COVID-19 has shown the world that an unsustainable approach to healthcare creates a negative ripple effect. The quality of care suffers, patients may not get the best health outcomes and healthcare workers will continue to face relentless pressure. But, what the pandemic has also done is provide a global use case for the rapid acceleration and acceptance of digital tools in addressing these issues.
While patients may have been using digital health solutions such as mobile apps and wearables in the years prior, this was more of a personal choice rather than legally approved for medical use. For instance, one report suggests that before the pandemic the use of digital health tools had stalled even in a country like in Singapore, which has technologically savvy consumers5. Today, several factors are reshaping the healthcare environment. The shared experience of living through a pandemic has irrevocably changed provider and patient preference. If easy access to information created pockets of well-informed patients before, COVID-19 has led to a surge in citizen action with patients and advocates alike demanding better, uninterrupted care. In the World Health Organization (WHO) global pulse survey, 90% of countries reported disruptions to essential health services in the pandemic6.The disruption to critical health services has clearly highlighted the need for health systems to be able to deliver even in global emergencies.
And, for providers and payers, this rapid change in collective behaviour and growing expectations has altered how they deliver care. This is not only a sign of the times, but also the need of the hour.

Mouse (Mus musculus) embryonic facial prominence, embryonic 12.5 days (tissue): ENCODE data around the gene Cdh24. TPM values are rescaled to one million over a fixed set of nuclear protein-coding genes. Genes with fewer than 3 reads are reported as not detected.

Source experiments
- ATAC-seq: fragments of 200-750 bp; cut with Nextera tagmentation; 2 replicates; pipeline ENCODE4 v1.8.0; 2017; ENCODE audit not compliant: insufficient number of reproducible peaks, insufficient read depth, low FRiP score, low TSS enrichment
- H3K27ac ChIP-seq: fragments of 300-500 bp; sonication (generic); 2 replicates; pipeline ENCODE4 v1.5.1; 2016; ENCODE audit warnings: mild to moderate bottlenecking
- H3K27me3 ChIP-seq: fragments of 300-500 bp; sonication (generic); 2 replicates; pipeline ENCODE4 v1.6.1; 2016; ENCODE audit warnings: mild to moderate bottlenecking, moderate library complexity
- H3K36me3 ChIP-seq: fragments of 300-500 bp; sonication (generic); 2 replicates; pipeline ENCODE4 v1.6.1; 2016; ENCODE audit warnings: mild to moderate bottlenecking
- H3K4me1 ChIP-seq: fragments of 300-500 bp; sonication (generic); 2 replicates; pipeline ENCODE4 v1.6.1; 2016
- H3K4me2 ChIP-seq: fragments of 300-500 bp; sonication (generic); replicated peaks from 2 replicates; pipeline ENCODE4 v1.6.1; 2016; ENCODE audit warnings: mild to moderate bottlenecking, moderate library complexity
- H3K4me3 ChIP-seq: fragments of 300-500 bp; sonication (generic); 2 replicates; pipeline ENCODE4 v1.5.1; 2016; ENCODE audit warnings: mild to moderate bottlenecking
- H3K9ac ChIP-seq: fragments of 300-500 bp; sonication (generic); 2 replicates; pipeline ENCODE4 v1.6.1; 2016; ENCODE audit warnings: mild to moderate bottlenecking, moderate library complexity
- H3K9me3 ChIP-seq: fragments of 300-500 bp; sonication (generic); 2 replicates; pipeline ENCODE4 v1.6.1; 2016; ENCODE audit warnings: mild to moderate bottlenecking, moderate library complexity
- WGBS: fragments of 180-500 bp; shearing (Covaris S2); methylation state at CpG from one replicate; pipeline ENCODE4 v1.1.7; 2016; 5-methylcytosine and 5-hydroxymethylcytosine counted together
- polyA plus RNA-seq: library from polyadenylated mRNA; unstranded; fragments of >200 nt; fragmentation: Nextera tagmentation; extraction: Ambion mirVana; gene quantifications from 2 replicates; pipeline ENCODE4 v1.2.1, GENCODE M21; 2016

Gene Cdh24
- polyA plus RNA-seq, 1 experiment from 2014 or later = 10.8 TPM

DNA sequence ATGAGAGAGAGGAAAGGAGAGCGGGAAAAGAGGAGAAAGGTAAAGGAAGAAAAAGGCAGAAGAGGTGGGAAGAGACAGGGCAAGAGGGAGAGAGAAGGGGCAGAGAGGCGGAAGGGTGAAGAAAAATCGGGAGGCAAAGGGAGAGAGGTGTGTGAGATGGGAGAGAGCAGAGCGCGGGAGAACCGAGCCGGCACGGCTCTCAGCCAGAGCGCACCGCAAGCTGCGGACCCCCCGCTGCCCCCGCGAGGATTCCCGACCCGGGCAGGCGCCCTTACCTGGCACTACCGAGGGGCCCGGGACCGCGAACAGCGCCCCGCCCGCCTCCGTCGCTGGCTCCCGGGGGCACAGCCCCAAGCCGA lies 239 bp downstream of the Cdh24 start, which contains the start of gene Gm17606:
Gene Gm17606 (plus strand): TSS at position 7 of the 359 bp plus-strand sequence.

In October 2021, WHO and its partners called on governments to better protect health and care workers stating, “An increasing proportion of the workforce are suffering from burnout, stress, anxiety and fatigue7.”
The integration of digital tools has helped to ensure continuity of care, and enable resource and cost efficiencies. In fact, new analysis indicates telehealth use has increased 38 times from pre-COVID-19 levels8.
1The Value of Diagnostic Information in Heart Failure. Medtech Europe.
2World Health Organization. Global strategy to accelerate the elimination of cervical cancer as a public health problem.
3The Lancet Public Health. Volume 4, Issue 1, E19-E27, January 01, 2019. The projected timeframe until cervical cancer elimination in Australia: a modelling study.
5Re-Examining the Accenture 2020 Digital Health Consumer Survey Singapore Findings.
6World Health Organization press release. Retrieved from https://www.who.int/news/item/31-08-2020-in-who-globalpulse-survey-90-of-countries-report-disruptions-to-essentialhealth-services-since-covid-19-pandemic
7World Health Organization press release (21 October 2021). WHO and partners call for action to better protect health and care workers from COVID-19.
8McKinsey & Co analysis. 2021. Telehealth: A quarter-trillion-dollar post-COVID-19 reality?
9The Lancet Commission on diagnostics: transforming access to diagnostics. October 2021.
*The information contained in this article was extracted from Edition 2022, Vol 11.Download This Volume